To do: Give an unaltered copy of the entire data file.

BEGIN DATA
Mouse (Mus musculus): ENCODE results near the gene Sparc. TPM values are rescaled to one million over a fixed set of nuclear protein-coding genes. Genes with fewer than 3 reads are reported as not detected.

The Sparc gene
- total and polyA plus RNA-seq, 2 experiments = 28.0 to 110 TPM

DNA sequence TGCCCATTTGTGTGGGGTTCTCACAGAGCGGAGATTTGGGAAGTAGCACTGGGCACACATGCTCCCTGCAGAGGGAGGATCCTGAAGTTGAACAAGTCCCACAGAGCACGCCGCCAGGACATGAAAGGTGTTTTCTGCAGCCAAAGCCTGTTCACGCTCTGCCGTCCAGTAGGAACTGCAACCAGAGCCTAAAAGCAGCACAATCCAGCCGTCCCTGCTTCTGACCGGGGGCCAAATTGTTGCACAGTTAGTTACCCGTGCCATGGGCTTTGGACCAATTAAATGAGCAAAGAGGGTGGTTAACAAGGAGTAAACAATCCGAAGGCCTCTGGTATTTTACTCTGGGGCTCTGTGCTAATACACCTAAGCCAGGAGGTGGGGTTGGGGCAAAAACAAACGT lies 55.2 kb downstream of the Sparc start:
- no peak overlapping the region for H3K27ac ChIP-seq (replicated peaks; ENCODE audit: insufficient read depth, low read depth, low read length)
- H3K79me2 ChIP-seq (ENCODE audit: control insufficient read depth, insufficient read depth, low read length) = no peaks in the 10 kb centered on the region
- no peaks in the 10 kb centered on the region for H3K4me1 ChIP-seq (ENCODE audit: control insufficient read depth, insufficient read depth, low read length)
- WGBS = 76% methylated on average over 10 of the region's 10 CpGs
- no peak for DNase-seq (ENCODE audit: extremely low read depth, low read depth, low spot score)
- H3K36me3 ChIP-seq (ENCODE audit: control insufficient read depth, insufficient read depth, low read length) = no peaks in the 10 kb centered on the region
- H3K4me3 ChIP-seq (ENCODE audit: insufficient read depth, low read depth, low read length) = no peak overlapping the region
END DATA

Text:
Mouse (Mus musculus): ENCODE results near the gene Sparc. TPM values are rescaled to one million over a fixed set of nuclear protein-coding genes. Genes with fewer than 3 reads are reported as not detected.

The Sparc gene
- total and polyA plus RNA-seq, 2 experiments = 28.0 to 110 TPM

DNA sequence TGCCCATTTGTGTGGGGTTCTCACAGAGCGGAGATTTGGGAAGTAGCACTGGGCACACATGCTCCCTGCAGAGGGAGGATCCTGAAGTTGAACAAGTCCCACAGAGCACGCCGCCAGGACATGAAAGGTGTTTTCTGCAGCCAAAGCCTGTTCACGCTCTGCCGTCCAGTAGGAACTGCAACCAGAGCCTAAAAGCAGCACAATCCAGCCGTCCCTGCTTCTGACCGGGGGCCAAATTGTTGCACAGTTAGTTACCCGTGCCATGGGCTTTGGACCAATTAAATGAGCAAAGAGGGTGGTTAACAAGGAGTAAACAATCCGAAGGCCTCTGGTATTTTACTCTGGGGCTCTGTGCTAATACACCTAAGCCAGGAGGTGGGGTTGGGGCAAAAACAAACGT lies 55.2 kb downstream of the Sparc start:
- no peak overlapping the region for H3K27ac ChIP-seq (replicated peaks; ENCODE audit: insufficient read depth, low read depth, low read length)
- H3K79me2 ChIP-seq (ENCODE audit: control insufficient read depth, insufficient read depth, low read length) = no peaks in the 10 kb centered on the region
- no peaks in the 10 kb centered on the region for H3K4me1 ChIP-seq (ENCODE audit: control insufficient read depth, insufficient read depth, low read length)
- WGBS = 76% methylated on average over 10 of the region's 10 CpGs
- no peak for DNase-seq (ENCODE audit: extremely low read depth, low read depth, low spot score)
- H3K36me3 ChIP-seq (ENCODE audit: control insufficient read depth, insufficient read depth, low read length) = no peaks in the 10 kb centered on the region
- H3K4me3 ChIP-seq (ENCODE audit: insufficient read depth, low read depth, low read length) = no peak overlapping the region